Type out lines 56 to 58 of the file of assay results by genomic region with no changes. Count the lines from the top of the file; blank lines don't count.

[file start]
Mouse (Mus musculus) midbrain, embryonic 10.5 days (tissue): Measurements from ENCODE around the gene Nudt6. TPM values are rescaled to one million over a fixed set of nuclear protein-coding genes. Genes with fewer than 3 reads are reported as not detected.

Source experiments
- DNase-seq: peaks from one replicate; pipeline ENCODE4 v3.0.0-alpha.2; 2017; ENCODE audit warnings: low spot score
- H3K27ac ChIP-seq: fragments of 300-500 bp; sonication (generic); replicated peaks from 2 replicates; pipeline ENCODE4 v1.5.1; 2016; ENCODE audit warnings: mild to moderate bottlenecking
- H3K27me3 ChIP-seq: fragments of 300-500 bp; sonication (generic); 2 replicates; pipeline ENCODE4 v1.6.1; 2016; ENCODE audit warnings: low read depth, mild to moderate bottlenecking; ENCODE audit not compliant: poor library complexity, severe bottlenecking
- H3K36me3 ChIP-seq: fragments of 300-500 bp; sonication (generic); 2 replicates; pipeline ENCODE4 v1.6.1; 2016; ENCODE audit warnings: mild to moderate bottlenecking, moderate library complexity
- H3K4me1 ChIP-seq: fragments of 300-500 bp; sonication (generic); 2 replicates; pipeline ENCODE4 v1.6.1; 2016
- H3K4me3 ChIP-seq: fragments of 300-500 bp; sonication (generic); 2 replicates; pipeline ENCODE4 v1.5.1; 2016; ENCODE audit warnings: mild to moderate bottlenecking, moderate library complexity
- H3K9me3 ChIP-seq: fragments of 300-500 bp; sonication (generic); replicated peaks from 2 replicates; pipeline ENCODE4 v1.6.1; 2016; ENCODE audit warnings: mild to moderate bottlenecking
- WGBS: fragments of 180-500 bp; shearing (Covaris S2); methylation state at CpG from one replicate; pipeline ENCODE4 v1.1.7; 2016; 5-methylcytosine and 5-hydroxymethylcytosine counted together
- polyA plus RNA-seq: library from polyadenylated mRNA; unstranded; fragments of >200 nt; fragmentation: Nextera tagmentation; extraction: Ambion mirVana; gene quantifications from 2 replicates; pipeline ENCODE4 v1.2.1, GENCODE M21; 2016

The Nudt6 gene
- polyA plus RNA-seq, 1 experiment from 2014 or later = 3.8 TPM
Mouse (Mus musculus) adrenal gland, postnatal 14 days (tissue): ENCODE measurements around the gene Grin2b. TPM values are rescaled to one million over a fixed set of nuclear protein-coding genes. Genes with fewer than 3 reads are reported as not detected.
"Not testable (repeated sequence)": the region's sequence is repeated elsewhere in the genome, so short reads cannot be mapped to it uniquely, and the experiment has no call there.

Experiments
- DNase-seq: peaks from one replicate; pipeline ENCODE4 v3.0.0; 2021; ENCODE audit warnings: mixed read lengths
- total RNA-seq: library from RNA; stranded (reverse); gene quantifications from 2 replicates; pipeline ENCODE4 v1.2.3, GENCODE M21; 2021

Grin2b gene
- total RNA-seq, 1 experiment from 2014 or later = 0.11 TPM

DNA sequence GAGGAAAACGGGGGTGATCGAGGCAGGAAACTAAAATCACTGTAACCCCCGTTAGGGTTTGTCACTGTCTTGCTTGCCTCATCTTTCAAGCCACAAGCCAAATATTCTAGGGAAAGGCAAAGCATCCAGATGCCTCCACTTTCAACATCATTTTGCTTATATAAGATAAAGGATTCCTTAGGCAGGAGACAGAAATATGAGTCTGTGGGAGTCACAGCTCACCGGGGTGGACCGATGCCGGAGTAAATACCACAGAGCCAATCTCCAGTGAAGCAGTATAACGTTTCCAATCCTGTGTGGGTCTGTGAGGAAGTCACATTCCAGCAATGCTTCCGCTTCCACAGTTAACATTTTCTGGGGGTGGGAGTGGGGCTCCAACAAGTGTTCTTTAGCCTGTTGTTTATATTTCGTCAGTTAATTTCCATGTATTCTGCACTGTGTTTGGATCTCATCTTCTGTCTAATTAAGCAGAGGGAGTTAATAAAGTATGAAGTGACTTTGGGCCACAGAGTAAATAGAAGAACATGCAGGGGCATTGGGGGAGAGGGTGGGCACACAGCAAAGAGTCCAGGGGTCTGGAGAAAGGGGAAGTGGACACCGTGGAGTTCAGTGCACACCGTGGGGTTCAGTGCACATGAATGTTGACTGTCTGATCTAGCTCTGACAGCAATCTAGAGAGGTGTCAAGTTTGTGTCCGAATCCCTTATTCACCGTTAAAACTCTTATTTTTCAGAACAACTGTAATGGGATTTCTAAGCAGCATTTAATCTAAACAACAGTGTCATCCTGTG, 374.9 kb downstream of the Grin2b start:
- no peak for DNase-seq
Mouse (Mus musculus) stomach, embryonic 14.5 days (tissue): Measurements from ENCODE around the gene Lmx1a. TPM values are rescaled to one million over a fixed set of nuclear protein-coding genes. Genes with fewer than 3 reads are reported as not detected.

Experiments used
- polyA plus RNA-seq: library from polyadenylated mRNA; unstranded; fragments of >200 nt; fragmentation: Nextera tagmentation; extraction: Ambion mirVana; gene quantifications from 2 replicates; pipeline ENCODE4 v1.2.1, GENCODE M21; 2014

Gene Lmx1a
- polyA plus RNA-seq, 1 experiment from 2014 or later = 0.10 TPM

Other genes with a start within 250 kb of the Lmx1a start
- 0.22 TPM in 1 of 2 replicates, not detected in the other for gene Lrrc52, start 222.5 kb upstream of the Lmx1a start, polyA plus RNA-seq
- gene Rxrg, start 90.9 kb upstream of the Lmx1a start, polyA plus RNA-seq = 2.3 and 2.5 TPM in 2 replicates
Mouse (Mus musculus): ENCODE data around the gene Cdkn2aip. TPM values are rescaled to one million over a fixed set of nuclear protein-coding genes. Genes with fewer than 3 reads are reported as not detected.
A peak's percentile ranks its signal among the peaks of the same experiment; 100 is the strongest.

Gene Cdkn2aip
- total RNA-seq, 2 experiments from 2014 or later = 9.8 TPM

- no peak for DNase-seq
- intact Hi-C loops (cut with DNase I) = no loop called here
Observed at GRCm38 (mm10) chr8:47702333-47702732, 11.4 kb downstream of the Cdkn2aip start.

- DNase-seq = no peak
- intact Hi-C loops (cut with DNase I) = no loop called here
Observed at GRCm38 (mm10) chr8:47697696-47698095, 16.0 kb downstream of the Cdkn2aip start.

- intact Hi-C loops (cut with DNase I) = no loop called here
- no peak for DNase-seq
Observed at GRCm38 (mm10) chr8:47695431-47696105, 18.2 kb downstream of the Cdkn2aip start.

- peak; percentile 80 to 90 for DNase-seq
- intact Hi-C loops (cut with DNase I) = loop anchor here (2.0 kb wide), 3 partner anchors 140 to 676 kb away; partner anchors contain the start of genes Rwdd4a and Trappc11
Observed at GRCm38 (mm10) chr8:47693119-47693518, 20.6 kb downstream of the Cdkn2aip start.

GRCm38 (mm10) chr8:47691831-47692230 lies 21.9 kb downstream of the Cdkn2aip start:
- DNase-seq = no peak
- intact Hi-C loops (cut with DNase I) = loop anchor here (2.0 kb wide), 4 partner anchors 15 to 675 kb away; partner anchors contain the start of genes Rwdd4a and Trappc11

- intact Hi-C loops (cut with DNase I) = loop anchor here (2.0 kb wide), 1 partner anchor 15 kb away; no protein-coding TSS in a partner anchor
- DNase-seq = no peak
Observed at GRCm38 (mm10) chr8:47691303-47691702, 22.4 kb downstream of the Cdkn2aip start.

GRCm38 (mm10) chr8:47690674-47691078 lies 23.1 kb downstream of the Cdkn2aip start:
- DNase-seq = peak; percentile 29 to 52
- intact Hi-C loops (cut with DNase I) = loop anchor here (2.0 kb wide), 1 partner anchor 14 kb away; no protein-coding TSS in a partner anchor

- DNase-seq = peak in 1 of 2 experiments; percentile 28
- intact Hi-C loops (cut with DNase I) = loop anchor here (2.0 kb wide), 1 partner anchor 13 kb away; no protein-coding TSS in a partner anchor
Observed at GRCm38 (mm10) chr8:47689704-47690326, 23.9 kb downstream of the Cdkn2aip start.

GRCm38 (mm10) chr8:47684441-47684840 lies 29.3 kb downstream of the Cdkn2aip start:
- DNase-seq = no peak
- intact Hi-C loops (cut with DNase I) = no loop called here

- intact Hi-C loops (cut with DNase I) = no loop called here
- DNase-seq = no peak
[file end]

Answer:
- DNase-seq = peak in 1 of 2 experiments; percentile 28
- intact Hi-C loops (cut with DNase I) = loop anchor here (2.0 kb wide), 1 partner anchor 13 kb away; no protein-coding TSS in a partner anchor
Observed at GRCm38 (mm10) chr8:47689704-47690326, 23.9 kb downstream of the Cdkn2aip start.